Foul-mouthed, fast-talking and very funny, this is Parker’s best to date. It’s an intentionally ‘small’ movie that treats a familiar subject (kids forming a rock band) with a deft intimacy. But as the young hopefuls from Dublin’s working-class Northside go through the round of auditions, rehearsals and gigs, it becomes clear that the film is big in heart. For Parker and his excellent, mostly non-professional cast are indeed committed to characters, milieu and music: classics from Otis, Wilson Pickett, Aretha et al. For one thing, the script precisely captures both the witty banter and the modest dreams of the streetwise kids. For another, Parker never over-emphasises the unemployment and poverty, nor does he glamorise the band. The result is a gritty, naturalistic comedy blessed with a wry, affectionate eye for the absurdities of the band’s various rivalries and ambitions; and the songs are matchless. Continue reading Alan Parker – The Commitments (1991)
An enchanting film combining beautiful costumes, fun music and excellent ballet performance
5 March 2005 | by (email@example.com) (United Kingdom)
I saw this film as a child in a small town cinema in Soviet Union, was completely mesmerised by it and since then was looking for it everywhere. Finally, we managed to get a video from Romania. I was so happy. It’s an enchanting, original, musical fairy-tale with a bit of rock’n’roll. The costumes and the music are Romanian indeed, but there are also wonderful Russian actors in main roles. I especially love Mihail Boyarski as the bad guy – the Wolf. There’s also a ballet performance from Bolshoi, and beautiful ballet on ice from Moscow. The film just has so much beauty and energy in it. I recommend it to all children and their parents. Unforgettable experience! Continue reading Elisabeta Bostan – Ma-ma AKA Rock’n Roll Wolf (1976)
A Song to Remember is a 1945 Columbia Pictures biographical film which tells a ficitonalised life story of pianist and composer Frédéric Chopin.
The film starred Paul Muni, Merle Oberon, Cornel Wilde, Stephen Bekassy and Nina Foch.
Review from IMDb:
“A Song to Remember” is supposed to be the life of Chopin but in fact, very little in it is historically accurate. It’s still a beautiful, emotional, and sumptuous movie, filled with the heavenly music of Chopin played by Jose Iturbi.
“A Song to Remember” helped to popularize Chopin’s romantic, passionate music and launched Cornel Wilde’s star into the heavens. Though he’s never done much for me personally, he cuts a dashing figure as Chopin. Continue reading Charles Vidor – A Song to Remember (1945)
Because of the stupid life in a pâté-factory, former singer Laura falls in love with a colleague, a much younger boy and boxer, and after a small performance, a reenactment of her singing character, she tries to reenter the national song contest. Continue reading Bavo Defurne – Souvenir (2016)
Portrait of an artist as a young man. Roughly chronological, using archival footage intercut with recent interviews, a story takes shape of Bob Dylan’s (b. 1941) coming of age from 1961 to 1966 as a singer, songwriter, performer, and star. He takes from others: singing styles, chord changes, and rare records. He keeps moving: on stage, around New York City and on tour, from Suze Rotolo to Joan Baez and on, from songs of topical witness to songs of raucous independence, from folk to rock. He drops the past. He refuses, usually with humor and charm, to be simplified, classified, categorized, or finalized: always becoming, we see a shapeshifter on a journey with no direction home. Continue reading Martin Scorsese – No Direction Home: Bob Dylan (2005)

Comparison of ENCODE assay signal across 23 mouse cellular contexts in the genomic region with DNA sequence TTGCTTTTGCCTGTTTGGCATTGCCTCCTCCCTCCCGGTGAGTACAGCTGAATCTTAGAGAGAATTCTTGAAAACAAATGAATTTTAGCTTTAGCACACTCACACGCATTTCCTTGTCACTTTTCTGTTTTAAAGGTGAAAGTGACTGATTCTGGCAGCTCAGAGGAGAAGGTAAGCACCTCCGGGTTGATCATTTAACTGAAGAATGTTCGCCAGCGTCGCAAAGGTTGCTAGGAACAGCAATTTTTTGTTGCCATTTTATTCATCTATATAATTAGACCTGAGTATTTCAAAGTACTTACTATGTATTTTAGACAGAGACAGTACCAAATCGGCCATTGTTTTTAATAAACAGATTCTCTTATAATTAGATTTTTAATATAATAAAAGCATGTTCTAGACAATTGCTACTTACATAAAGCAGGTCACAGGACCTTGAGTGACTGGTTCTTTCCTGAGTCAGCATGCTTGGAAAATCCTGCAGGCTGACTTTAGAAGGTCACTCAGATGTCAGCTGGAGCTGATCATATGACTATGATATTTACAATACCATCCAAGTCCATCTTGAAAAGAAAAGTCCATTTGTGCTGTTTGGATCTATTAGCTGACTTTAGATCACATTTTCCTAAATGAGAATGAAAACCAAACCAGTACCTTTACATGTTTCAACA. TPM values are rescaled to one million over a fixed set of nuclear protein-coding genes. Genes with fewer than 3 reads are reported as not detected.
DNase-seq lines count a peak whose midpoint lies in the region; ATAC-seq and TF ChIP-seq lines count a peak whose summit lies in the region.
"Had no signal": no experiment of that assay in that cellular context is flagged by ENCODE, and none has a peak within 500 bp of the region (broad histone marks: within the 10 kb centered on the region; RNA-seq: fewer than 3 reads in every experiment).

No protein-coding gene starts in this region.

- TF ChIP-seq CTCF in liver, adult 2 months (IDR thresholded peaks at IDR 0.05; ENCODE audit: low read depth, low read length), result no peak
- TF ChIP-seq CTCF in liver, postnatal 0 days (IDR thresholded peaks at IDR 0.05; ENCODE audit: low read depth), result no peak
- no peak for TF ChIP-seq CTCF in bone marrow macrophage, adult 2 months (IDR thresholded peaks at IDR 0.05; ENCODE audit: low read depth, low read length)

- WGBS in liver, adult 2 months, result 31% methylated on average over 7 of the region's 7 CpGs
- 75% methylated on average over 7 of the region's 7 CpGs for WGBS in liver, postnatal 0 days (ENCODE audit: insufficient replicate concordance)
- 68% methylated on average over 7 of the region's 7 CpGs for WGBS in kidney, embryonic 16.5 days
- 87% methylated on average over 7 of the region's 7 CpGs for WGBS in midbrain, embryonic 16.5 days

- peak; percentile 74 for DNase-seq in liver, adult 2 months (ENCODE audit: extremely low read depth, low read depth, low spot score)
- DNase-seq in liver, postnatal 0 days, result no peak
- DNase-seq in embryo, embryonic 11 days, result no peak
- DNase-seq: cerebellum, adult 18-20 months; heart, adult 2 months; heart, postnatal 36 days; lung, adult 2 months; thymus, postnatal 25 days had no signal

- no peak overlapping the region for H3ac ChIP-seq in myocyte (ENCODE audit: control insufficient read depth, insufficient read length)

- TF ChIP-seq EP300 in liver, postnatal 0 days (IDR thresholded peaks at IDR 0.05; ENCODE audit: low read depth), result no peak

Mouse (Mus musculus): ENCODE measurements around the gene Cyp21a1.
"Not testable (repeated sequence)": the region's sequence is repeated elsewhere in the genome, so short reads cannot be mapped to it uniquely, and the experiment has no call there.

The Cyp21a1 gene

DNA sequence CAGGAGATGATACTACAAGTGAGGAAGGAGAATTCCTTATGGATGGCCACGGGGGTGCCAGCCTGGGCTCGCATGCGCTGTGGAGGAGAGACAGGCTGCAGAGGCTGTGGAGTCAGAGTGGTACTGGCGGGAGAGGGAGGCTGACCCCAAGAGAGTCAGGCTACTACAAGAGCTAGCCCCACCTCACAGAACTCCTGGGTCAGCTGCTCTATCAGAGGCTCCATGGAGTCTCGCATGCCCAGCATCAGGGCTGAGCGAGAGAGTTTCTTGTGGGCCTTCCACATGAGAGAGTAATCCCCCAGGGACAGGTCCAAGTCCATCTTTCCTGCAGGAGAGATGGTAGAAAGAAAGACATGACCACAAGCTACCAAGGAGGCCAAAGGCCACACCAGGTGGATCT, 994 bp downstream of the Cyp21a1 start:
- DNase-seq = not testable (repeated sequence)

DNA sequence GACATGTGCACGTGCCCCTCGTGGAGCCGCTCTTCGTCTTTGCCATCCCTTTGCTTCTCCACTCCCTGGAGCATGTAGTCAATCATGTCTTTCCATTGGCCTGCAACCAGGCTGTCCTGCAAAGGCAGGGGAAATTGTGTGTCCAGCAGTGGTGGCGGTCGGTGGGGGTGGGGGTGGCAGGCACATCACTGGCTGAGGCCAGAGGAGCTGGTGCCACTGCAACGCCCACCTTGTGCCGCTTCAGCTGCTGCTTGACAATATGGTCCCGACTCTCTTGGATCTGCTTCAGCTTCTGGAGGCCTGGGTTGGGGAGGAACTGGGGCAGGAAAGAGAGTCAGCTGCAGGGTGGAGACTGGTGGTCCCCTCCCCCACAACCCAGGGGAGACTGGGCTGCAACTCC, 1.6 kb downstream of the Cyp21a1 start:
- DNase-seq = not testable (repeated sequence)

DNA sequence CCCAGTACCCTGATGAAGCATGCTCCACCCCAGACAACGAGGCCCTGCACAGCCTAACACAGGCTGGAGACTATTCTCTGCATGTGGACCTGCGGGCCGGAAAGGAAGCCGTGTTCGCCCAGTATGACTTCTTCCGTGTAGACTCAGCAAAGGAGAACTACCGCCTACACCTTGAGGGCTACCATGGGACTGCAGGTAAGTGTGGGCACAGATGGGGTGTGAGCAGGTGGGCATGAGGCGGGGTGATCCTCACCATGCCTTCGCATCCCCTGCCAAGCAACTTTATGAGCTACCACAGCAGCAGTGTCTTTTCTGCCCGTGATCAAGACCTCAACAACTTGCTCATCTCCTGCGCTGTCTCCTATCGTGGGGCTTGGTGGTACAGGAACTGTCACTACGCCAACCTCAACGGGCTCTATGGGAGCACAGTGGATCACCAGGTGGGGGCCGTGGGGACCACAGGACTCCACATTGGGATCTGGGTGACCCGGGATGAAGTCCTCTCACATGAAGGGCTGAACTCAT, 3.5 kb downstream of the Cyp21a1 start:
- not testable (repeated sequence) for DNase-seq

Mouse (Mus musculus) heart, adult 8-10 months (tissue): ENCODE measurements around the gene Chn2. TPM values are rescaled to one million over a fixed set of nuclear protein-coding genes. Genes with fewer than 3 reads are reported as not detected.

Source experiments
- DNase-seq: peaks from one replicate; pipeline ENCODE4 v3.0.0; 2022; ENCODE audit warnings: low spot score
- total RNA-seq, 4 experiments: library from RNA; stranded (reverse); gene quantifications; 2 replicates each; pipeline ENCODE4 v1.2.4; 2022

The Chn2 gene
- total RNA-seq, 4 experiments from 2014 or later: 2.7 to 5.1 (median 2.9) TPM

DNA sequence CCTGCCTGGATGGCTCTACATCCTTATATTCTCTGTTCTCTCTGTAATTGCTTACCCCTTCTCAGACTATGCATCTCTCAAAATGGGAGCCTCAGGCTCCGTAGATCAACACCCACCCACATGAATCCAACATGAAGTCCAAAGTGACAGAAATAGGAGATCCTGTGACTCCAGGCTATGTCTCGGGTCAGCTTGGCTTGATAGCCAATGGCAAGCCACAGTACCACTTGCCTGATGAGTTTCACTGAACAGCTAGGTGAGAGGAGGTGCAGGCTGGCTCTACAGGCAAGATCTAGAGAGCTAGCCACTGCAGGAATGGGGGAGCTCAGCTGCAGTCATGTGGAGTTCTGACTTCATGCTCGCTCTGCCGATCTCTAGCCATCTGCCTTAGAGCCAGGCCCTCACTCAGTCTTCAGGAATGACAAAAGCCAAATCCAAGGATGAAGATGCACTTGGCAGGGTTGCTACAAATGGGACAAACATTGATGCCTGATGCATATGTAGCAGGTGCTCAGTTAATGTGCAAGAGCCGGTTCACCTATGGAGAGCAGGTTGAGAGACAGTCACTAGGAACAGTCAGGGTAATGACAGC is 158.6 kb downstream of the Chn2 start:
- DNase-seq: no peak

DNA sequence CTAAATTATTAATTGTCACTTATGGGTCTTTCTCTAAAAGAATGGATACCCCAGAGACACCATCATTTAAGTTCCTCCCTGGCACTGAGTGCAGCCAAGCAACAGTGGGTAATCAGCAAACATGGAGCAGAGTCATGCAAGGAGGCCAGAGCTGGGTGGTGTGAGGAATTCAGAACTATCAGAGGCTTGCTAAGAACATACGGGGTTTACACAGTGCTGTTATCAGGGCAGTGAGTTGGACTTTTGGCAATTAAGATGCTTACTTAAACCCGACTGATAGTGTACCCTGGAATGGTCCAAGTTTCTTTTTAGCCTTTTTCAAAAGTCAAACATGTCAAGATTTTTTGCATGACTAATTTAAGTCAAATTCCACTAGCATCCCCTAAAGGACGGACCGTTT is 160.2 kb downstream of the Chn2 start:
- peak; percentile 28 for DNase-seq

Kakabakaba Ka Ba? (lit. Does Your Heart Beat Faster?) is a 1980 musical-romantic comedy film produced by LVN Pictures (in its last offering) in 1980, with Mike De Leon as director.
The film revolves on two couples who found themselves in conflict with the foreign commercial giants that control the Philippine economy, the Japanese and the Chinese. Moreover, it involved the Catholic Church which has a stranglehold on the Philippine society itself. The film reflects on the Philippine economy and society being primarily controlled by other forces for their own benefits and become instruments in performing illegal activities. Actors Christopher de Leon, Sandy Andolong, Jay Ilagan and Charo Santos starred as main cast in the film, while Johnny Delgado and APO Hiking Society’s Boboy Garovillo portrayed as main villains. Continue reading Mike De Leon – Kakabakaba ka ba? AKA Will Your Heart Beat Faster? (1980)
Three young women at a hair salon all like the son of the clothing store proprietors across the mall. Although Robby is selfish and shallow, he’s appealing to Lili, the salon’s manager, who’s trendy and also the salon-owner’s moll; to Mado, who’s innocent and sweet; and to Pascale, who’s intelligent but passive and downcast. Robby’s dad tells him to grow up and see beyond the mercurial Lili, so he proposes suddenly to Mado. She’s delighted, but the day before the wedding, Lili returns to give Robby another look. In the background, a Yank who was a soldier in France in World War II returns to Paris and tries to recapture the love of his wartime sweetheart, Robby’s mom.
Continue reading Chantal Akerman – Golden Eighties AKA Window Shopping (1986)